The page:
Unveiling the $2.2 billion 2018 proposed budget, Sound Transit CEO Peter Rogoff told the board the potential elimination of federal grants, specifically a $1.17 billion grant for the Lynnwood Link extension, is one “key challenge” to Sound Transit’s future financial plan.
Other funding in peril includes
$3.3 $3.7 billion in grant money for various Full Funding Grant Agreements and $500 million for the Federal Way Extension. Federal uncertainty aggravates proposals by State legislators to revise the motor vehicle excise tax (MVET) rate. ST Executive Director of Finance and IT Brian McCartan said new legislation could eliminate $2-12 billion from Sound Transit’s budget.
Despite federal and state concerns, 2018 marks the agency’s strongest revenue year, as a full year of ST3 taxes is combined with ST2 taxes in a strong economy. Sales and use tax will account for 62% of the $2 billion of revenue to be collected in 2018, by far the largest source. 16% of revenues are predicted to come from MVET, 9% from federal grants, 7% from property taxes, and passenger fares contribute 5% or $93 million. In 2018 passenger fare revenues are projected to be 6.2% higher next year than in 2017.
A drawdown in the agency’s $1 billion cash reserve will be necessary, as Sound Transit predicts spending $200 million more than the agency is collecting in revenue in 2018.
“This how we have intended to fund the program all along. We go out to the capital markets, we build up our cash balance. We draw that down as the capital projects build, then we go back out and issue more bonds,” McCartan said.
Almost 80%, or $1.7 billion, of the $2.2 billion spent next year will go toward expanding the system with capital projects. $318m will pay for operating expenses and $146m is reserved for debt service. According to the agency, as of July 2017, Sound Transit’s current debt totaled $2.3 billion. According to the proposed 2018 budget, Sound Transit plans on spending 20% more than in the previous year.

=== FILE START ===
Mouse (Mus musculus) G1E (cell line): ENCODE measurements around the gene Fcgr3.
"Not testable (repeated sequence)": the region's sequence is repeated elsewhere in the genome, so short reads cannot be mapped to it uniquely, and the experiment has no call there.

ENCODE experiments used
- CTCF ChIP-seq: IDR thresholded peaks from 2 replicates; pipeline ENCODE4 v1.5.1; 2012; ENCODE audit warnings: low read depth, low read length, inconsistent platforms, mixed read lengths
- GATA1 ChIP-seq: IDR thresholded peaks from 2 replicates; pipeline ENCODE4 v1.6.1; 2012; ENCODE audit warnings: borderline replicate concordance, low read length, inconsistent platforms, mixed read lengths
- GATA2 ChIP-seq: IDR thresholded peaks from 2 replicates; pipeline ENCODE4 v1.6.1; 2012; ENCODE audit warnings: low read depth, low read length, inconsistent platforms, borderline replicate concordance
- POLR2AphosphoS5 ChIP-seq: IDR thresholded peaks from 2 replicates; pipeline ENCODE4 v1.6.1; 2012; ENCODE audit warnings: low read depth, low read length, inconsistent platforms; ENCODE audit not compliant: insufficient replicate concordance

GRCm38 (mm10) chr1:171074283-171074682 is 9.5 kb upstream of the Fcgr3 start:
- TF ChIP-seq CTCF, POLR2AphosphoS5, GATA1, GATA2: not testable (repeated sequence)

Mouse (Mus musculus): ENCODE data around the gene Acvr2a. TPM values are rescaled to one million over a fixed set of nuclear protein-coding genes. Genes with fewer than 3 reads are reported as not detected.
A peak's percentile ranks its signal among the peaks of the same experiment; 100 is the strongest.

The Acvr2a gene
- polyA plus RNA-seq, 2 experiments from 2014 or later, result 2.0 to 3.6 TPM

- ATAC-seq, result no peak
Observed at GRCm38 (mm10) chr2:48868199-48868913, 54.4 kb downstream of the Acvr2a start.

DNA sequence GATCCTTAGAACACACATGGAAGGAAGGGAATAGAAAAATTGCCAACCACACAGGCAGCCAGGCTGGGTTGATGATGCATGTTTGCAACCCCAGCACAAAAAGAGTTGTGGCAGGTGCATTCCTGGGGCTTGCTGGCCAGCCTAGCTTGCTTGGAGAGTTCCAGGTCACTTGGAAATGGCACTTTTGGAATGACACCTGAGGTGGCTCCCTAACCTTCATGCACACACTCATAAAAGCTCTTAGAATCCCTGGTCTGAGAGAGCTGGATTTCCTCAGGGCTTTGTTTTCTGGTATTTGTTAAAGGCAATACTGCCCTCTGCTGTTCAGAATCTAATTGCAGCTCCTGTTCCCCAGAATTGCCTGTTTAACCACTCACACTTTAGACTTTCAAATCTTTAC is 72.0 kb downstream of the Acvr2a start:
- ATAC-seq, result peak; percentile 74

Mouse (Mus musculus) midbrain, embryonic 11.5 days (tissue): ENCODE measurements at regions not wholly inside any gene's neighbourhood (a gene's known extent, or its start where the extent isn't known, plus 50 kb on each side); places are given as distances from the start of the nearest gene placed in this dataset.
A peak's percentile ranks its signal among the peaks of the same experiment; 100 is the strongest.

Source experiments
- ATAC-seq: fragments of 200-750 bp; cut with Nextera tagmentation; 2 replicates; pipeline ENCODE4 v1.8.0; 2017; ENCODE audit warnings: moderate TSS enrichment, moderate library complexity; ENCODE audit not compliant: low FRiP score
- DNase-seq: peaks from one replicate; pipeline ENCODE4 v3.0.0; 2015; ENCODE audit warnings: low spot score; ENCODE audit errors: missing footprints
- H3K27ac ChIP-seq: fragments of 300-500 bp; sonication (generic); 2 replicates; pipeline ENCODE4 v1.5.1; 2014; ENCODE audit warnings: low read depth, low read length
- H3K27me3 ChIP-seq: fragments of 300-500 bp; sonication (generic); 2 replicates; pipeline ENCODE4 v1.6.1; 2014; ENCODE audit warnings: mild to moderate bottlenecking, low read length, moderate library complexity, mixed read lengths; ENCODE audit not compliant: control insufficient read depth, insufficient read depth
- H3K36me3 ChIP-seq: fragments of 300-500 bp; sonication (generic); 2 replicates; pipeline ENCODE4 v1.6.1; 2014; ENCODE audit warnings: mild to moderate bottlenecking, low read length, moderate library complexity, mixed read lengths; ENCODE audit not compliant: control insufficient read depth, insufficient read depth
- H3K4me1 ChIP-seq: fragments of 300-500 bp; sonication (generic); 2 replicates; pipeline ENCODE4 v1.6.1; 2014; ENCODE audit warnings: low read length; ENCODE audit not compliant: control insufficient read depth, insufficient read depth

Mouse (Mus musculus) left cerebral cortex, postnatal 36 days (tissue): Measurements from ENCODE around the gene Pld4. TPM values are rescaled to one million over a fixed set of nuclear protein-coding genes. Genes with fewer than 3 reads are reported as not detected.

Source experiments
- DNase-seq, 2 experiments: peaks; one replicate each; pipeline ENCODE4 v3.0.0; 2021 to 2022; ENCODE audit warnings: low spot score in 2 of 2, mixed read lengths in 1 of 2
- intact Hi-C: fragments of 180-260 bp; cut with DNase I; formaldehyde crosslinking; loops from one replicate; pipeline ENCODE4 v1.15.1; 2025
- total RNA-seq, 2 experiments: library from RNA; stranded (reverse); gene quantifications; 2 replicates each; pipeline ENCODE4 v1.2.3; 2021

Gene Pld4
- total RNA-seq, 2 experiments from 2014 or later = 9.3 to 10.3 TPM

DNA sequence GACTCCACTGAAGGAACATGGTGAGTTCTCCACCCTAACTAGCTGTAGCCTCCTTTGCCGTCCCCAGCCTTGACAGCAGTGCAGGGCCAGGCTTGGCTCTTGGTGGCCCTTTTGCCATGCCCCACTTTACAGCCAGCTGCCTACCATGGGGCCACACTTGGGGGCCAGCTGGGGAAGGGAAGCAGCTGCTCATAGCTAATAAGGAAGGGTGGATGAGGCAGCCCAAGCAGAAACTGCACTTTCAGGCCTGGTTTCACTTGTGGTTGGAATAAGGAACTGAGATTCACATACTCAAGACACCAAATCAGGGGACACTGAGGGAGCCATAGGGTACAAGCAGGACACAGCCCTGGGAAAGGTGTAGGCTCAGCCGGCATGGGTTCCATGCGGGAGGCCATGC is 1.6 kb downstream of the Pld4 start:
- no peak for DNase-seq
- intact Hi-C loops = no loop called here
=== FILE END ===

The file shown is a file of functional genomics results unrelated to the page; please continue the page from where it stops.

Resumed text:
The proposed budget also reflects higher maintenance costs required to maintain the growing fleet and facilities, and an increase in security costs as the agency transitions into taking over full control of the Downtown Seattle Transit Tunnel. Sound Transit also plans on hiring 123 full-time staff between 2017 and 2018: 79 to support increasing construction activity, 23 to aid the growing operations side, and 21 for administrative needs, said McCartan.
The budget for operations increases 8.6% to fund service added in 2017 and now in operation for a full year — 15,000 hours of ST Express, two additional Sounder round trips, and an increase in train car capacity on Link.
The budget will reflect the largest capital spending ever, with $1.7 billion estimated to be spent on new projects, including, SR 522 bus rapid transit, Sounder parking, ORCA Next Generation, programs to develop transit-oriented development and improve system access, and five Link corridors:
- East Link – $575 million
- Northgate Link – $331 million
- Federal Way Link – $123 million
- Lynnwood Link – $148 million
- Tacoma Link – $20 million
“You are seeing the agency really gear up for both build of projects in the construction phase but also the early planning and engineering on the ST3 projects,” McCartan said.
The budget will be presented in more detail to the Citizen’s Oversight Panel and the Operations and Administration Committee, both on November 2, and at the Capital Committee meeting November 9. The budget will be back in front of the full board December 21 for final approval.